Yes, it’s mostly about process, not outcomes, and that always makes me uncomfortable. But everything is uncomfortable now, and schools, districts, and charter networks can fairly be expected to grapple with the discomfort, not just endure it. They’re not off the hook just because it’s a plague year. Arguably, they’re more responsible than ever as the federal government eases regulations and offers waivers. Besides, there might be things we learn during this time of improvisation that could improve our overall approach to accountability when the tests return.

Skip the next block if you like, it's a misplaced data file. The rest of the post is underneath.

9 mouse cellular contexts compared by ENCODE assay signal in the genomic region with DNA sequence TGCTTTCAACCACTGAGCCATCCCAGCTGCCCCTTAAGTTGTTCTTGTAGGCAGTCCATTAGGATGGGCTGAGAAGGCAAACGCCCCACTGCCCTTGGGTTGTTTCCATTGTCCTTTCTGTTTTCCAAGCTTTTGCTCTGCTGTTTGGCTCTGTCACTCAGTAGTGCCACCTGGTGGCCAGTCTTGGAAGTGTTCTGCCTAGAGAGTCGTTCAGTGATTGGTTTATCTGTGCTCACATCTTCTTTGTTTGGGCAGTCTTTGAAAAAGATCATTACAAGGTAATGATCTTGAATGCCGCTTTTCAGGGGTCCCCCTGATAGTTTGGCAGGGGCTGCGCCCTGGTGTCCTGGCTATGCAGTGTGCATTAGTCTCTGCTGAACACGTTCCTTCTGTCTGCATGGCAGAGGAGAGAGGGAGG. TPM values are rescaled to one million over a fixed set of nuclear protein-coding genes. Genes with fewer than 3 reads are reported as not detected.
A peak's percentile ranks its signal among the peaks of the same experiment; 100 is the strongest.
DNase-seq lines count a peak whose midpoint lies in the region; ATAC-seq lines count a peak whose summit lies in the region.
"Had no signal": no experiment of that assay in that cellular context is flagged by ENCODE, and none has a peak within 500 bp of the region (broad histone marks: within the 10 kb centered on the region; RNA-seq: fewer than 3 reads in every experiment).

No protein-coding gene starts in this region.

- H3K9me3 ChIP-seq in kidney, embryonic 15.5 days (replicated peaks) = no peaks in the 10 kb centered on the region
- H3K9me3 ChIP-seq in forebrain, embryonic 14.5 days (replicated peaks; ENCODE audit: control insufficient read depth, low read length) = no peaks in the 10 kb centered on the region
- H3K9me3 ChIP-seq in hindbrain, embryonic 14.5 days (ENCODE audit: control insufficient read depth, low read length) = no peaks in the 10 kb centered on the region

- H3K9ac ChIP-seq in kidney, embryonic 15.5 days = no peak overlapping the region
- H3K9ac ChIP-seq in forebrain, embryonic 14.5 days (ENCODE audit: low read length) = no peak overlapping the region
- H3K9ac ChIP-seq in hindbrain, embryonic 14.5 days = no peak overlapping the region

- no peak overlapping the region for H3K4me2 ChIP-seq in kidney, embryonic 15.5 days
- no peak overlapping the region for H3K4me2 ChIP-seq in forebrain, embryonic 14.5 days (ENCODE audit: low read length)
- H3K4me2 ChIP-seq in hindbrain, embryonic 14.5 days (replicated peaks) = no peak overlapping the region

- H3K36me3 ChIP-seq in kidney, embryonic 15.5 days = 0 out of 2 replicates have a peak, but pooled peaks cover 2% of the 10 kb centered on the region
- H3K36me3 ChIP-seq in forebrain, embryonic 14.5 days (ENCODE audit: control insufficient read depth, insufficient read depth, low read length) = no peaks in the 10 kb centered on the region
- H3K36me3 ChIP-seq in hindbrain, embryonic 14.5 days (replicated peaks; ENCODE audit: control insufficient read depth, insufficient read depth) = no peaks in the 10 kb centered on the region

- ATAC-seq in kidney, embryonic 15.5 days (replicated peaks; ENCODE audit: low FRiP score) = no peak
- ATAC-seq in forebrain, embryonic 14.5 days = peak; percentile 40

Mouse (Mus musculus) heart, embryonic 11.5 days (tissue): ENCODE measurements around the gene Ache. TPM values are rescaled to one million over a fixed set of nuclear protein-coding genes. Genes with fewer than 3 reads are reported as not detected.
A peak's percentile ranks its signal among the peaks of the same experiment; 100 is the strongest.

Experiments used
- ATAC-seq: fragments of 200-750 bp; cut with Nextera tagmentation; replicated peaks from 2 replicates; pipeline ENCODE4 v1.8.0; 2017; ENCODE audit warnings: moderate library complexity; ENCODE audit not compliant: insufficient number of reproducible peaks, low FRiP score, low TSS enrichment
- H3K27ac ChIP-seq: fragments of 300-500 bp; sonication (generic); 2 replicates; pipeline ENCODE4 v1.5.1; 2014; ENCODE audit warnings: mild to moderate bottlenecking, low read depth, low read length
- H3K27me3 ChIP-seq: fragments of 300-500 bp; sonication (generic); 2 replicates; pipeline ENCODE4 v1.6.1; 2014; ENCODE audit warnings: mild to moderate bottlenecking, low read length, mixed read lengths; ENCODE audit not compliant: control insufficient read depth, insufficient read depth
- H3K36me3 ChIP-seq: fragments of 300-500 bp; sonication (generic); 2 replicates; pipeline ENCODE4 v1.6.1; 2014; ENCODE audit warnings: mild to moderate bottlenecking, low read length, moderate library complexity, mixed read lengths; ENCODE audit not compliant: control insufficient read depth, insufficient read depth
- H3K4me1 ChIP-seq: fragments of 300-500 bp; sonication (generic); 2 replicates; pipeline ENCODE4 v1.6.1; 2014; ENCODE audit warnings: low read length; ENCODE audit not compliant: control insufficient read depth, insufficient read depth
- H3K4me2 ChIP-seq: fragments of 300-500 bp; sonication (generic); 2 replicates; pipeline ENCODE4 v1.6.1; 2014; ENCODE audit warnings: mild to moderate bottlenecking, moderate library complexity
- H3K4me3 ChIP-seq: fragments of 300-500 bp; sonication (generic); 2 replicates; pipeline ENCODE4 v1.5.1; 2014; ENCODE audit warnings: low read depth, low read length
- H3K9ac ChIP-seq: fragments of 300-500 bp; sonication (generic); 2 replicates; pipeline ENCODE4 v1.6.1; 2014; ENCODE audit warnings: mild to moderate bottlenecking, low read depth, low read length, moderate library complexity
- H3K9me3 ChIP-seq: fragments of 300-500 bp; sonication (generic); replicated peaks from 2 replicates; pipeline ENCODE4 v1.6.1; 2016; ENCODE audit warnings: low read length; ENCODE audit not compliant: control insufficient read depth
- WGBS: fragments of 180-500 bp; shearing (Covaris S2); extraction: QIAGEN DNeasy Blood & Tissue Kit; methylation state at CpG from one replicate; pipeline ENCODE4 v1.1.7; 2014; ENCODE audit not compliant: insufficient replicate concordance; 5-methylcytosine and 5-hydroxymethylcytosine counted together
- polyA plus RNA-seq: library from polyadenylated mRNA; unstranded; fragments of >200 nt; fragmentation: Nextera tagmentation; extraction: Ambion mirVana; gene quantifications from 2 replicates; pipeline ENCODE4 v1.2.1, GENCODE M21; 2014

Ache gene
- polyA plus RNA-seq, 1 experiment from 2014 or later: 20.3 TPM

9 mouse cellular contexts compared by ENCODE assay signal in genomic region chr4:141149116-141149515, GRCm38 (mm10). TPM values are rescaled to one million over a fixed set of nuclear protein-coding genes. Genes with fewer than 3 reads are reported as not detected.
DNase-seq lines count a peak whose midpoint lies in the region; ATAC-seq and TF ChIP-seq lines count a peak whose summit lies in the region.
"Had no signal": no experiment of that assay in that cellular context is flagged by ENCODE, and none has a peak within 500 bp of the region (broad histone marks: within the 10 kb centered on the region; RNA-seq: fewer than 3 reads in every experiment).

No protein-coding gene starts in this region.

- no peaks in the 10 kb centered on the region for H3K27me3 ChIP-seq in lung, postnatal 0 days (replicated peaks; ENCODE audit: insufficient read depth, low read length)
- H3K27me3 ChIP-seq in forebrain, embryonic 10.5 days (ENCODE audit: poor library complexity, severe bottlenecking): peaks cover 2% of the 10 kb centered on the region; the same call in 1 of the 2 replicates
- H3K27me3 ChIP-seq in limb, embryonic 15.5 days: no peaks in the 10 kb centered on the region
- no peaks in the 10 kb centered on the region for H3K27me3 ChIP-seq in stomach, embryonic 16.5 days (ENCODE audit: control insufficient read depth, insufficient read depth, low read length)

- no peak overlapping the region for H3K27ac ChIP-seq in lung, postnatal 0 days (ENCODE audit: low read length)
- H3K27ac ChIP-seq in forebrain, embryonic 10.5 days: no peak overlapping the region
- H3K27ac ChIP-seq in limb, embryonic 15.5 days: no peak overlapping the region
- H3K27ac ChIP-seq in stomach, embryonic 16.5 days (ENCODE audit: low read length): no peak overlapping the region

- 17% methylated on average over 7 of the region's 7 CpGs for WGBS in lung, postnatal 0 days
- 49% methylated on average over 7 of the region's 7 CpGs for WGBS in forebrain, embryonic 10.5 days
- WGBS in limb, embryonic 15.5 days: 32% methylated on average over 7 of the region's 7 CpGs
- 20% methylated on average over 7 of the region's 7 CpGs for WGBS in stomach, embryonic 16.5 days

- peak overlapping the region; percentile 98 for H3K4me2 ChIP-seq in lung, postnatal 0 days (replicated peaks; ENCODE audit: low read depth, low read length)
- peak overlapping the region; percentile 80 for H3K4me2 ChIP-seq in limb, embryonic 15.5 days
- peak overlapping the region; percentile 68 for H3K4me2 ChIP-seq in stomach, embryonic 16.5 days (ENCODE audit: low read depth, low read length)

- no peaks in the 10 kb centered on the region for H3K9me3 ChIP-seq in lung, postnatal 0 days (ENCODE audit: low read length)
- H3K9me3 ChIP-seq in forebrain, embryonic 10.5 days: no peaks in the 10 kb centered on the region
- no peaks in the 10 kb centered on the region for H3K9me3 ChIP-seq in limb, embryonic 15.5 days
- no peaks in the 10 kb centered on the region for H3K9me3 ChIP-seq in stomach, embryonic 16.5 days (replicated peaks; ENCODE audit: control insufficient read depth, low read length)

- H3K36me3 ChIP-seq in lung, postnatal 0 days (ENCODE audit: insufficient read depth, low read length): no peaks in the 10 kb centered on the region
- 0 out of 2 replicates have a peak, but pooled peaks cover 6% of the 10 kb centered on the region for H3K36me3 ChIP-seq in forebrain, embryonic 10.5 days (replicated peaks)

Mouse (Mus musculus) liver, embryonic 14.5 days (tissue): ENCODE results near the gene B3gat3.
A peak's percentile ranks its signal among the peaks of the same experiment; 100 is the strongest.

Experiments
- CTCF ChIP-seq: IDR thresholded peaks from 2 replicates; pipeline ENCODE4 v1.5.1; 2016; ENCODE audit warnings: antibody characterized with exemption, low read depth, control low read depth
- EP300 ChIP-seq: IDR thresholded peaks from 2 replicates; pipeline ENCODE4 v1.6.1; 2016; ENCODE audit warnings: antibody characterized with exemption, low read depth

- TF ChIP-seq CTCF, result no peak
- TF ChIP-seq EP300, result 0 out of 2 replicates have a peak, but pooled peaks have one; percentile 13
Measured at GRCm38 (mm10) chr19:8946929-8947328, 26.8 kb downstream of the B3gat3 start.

Once schools, districts, and networks manage to deploy online assignments—which so far is happening at radically different velocities around the country, what about simple counts of how many kids are actually completing them? What steps are schools and teachers taking to contact, encourage and assist those who aren’t? It’s easy to conjure revealing metrics that give clues, if not to how well kids are learning, at least to how hard schools are working to see that they try. While we’re at it, what about teacher participation in these efforts? As we know from ESSA-plan struggles, attendance and absenteeism by both students and teachers can be important clues to a school’s organizational health. In the virtual world, of course, a complicating factor is kids and adults who lack access to the requisite technology or don’t know how to operate it. But South Carolina is dispatching Wi-Fi enabled buses to function as internet “hotspots” in low-income neighborhoods, and districts could be shipping laptops or tablets and instructions to the homes of those without. That’s too hefty a price tag for many districts—but an excellent use for whatever federal stimulus dollars end up in the K–12 realm.